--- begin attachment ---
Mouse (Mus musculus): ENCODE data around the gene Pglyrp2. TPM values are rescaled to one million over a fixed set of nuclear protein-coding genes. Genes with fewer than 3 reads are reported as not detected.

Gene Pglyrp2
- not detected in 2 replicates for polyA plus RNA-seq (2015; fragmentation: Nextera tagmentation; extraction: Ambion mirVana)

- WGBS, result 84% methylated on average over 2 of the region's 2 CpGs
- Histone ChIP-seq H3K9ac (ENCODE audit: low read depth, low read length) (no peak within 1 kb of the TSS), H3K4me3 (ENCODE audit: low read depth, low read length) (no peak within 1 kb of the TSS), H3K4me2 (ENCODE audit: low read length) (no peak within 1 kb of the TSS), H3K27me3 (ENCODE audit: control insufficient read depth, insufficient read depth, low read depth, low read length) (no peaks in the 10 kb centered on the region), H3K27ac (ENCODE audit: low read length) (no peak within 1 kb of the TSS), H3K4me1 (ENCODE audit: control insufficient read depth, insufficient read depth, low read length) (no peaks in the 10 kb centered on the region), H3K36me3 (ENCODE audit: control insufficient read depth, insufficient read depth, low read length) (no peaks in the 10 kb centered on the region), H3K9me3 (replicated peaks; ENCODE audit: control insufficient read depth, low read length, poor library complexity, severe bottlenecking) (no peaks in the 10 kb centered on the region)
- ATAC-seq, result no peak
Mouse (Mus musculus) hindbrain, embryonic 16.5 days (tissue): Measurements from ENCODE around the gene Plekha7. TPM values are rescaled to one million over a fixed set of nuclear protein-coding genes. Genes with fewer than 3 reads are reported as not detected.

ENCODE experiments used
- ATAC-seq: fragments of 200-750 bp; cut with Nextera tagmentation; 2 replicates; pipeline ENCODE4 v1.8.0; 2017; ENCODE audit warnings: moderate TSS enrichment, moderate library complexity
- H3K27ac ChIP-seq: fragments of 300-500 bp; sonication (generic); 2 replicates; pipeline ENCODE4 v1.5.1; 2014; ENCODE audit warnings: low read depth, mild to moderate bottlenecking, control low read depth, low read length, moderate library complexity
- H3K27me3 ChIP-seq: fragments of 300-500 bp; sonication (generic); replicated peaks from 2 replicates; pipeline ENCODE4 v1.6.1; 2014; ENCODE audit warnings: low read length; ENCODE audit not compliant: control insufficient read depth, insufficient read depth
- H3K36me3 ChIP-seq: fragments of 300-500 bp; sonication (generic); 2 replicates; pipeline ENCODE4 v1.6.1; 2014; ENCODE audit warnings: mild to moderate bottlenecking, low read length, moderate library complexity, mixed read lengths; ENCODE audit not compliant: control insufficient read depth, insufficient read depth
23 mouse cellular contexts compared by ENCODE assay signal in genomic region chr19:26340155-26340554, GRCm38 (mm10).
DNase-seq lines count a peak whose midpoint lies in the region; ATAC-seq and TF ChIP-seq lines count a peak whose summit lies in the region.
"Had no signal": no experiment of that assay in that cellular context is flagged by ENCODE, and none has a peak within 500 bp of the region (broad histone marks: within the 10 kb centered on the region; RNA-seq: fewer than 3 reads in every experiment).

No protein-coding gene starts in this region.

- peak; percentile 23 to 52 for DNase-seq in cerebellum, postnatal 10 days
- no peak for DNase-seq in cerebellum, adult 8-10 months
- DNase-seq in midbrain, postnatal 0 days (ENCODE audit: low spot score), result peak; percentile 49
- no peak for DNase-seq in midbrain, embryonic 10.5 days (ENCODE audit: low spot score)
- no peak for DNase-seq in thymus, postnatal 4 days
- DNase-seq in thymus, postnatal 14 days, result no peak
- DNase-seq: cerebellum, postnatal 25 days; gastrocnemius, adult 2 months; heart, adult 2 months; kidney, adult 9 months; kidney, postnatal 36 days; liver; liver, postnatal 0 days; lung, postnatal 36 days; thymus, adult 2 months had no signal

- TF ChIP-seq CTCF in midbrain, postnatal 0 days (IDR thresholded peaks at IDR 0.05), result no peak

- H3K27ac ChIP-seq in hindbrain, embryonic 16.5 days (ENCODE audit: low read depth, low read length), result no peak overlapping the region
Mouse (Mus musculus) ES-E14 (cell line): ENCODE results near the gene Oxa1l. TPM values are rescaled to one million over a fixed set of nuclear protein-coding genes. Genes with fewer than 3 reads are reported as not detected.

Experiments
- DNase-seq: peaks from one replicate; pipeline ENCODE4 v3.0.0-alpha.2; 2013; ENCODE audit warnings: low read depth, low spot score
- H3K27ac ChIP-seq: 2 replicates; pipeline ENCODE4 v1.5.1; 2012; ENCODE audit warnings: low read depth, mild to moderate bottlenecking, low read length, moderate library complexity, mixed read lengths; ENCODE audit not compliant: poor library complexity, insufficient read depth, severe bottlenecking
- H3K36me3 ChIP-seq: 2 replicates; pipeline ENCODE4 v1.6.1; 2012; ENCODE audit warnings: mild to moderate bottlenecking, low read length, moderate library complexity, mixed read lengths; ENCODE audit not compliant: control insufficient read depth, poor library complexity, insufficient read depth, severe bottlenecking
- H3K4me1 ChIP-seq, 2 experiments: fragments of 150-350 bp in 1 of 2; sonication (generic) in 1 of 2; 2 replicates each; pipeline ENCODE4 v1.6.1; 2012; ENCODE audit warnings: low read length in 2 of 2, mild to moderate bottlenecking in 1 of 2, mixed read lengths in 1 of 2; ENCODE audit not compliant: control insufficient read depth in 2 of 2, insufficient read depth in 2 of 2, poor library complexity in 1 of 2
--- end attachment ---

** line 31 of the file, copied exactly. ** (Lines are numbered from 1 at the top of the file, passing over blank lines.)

- H3K4me1 ChIP-seq, 2 experiments: fragments of 150-350 bp in 1 of 2; sonication (generic) in 1 of 2; 2 replicates each; pipeline ENCODE4 v1.6.1; 2012; ENCODE audit warnings: low read length in 2 of 2, mild to moderate bottlenecking in 1 of 2, mixed read lengths in 1 of 2; ENCODE audit not compliant: control insufficient read depth in 2 of 2, insufficient read depth in 2 of 2, poor library complexity in 1 of 2